An 84-year-old man admitted to our hospital with a 2 months history of dyspepsia and intermittent non-bilious vomiting. He had a medical history of diabetes mellitus, severe cardiopathy with pacemaker, chronic respiratory disease and six months ago a road accident with a severe injury of the chest. Physical examination revealed a heavily ill patient with Hippocratic face and malnutrition. The pathological findings from the abdomen and respiratory system were succussion splash of the stomach and decrease of respiratory murmur in the left lung. Laboratory data besides an anemia, hypoproteinemia and electrolyte disorders, the other blood investigations, as well as tumor markers, were within normal limits. Gastroscopy revealed a hiatus hernia and ulcerative lesions of the gastric mucosa close to the gastro-esophageal area, the fundus and the posterior surface of the body. Biopsies from the edges were obtained four times, which showed no evidence of malignancy. Furthermore, it posed the suspicion of the gastric volvulus because gastroscopy failed to enter in the distal stomach, the lumen appeared to narrow to a point through which the endoscope could not be passed. Chest and Abdomen x-ray showed a high left hemidiaphragm with a large air bubble above a fluid level in dilated stomach. Abdominal and Thorax CT scan showed rupture of the left hemidiaphragm and old ribs fractures of the left hemithorax. However, barium meal (Fig. 1) confirmed, apart from hiatus hernia, the diagnosis of the gastric volvulus. The final diagnosis of the severely ill patient was traumatic hiatus hernia and gastric volvulus, which led us to reach a decision of surgical treatment. The preoperative preparation was supplemented by a detailed examination of the heart and the respiratory system, arterial blood gases as well as spirometry test. He was of high perioperative risk because of the severe concomitant diseases and his malnutrition. The patient during the diagnostic approach and until the surgical procedure was managed by nasogastric tube without bilious backflow, intravenous fluid administration, adjustment of electrolyte and parenteral nutrition. Laparotomy was carried out through a midline incision. The stomach was found to be almost throughout, about 2/3 of it, into the thorax through a large hiatus of the diaphragm. It was in incomplete anterior torsion around the horizontal axis and the pylorus and duodenum were elongated and stretched. In addition, it was fixed in the thorax posteriorly at the cardiac portion and part of the fundus. Consequently, it was reduced partially after pull and sufficient mobilization of the greater and the lesser curvature. However, the high operative risk of the patient did not permit a major procedure of hiatus hernia repair. Thereby, it was decided that the fixation of the stomach would be simplest and safest procedure to prevent displacement and rotation. The fixation was performed by gastrostomy drainage at the level of the antrum. The stomach wall was sutured by the anterior abdominal wall at the gastrostomy exit using 0 vicryl sutures. The abdomen was then closed without peritoneal drainage. Postoperative course of the patient was with no complications. He was able to drink on the 3rd postoperative day and the gastrostomy tube was clamped. A barium meal examination was done on the 5th postoperative day (Fig. 2) and the gastrostomy tube was removed uneventfully on the 12th postoperative day. After that, he discharged on the 14th postoperative day and he remains well since.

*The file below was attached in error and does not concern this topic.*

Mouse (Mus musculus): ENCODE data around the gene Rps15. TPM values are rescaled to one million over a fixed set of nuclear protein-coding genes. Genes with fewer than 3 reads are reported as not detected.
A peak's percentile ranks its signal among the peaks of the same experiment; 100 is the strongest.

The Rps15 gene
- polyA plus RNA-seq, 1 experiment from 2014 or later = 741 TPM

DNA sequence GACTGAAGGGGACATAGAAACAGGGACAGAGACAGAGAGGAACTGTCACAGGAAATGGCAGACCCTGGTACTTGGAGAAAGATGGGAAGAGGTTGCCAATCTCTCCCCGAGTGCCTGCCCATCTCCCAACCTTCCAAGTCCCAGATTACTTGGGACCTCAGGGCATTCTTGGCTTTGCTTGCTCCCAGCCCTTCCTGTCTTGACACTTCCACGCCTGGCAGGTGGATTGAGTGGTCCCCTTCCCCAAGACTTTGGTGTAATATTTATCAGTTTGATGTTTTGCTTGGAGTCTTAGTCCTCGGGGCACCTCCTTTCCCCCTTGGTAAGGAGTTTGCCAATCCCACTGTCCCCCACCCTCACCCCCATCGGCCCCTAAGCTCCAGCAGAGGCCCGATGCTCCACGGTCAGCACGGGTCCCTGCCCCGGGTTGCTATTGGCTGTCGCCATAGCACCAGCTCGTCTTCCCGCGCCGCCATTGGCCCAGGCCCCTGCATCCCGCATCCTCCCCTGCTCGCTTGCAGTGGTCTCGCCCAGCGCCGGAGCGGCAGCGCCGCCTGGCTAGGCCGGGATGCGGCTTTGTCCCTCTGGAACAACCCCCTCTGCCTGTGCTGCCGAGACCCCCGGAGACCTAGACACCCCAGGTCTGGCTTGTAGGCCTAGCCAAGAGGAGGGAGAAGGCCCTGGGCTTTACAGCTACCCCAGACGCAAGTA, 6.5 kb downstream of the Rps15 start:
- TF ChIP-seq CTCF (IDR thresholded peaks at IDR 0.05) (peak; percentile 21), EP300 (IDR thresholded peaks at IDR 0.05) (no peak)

Figure 1.
Click for large image
Figure 1. X-ray of barium meal examination: gastric volvulus, in anterior torsion at the horizontal axis.

Figure 2.
Click for large image
Figure 2. X-ray of barium meal examination on the 5th postoperative day: gastrostomy and gastric volvulus reduction
Discussion▴Top 

A detailed description of the anatomic and functional disorders which may predispose to gastric volvulus was reported by Tanner in 1968 [4]. In our patient the cause of the gastric volvulus was apparently secondary. It was a diaphragm rupture after a severe injury of the thorax by a road accident that favoured the displacement of the stomach into the chest. Thereby, a traumatic hiatus hernia had been produced which led to the gastric volvulus. Here, it should be emphasized the difficulty to differentiate the ischemic ulcerative lesions of the gastric mucosa by the torsion from the malignancy, which was excluded by successive biopsies. After final diagnosis there has been a great problem, what we could do therapeutically in our patient who was elderly with a high operative risk. The complete rehabilitation of the gastrointestinal function after fixation of the stomach on the anterior abdominal wall by gastrostomy justifies the decision to avoid an attempt to repair the hiatus hernia which could threaten the patient’s life. However, the success of the simple fixation of the gastric volvulus could also be achieved by a minimally invasion technique, such as endoscopic or laparoscopic [5], except a case of gastric volvulus, as in our patient, which may be the result of a traumatic hiatus hernia after a severe injury of the thorax.

Conclusion

The successful treatment of the gastric volvulus with a simple fixation of the stomach by gastrostomy justifies the decision to avoid an attempt of major procedure, which could threaten the patient’s life, particularly in an elderly patient with a high operative risk.

Conflict of Interest

The authors declare that there is no conflict of interest.


References▴Top 
  1. Wastell C, Ellis H. Volvulus of the stomach. A review with a report of 8 cases. Br J Surg. 1971;58(8):557-562.
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  2. Laurent S, Grayet D, Lavigne Ch M. Acute and chronic gastric volvulus: radical different prognosis and management. Case report. Acta Chir Belg. 2010;110(1):76-79.
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  3. Harford WV, McArthur KE. Diverticula, hernias, volvulus, and rupture. In: Sleisenger MH, Fordtran JS, eds. Gastrointestinal Disease: Pathophysiology, Diagnosis, Management. Philadelphia, MB Saunders, 1993: 481-483.
  4. Tanner NC. Chronic and recurrent volvulus of the stomach with late results of "colonic displacement". Am J Surg. 1968;115(4):505-515.
    doi
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    doi pubmed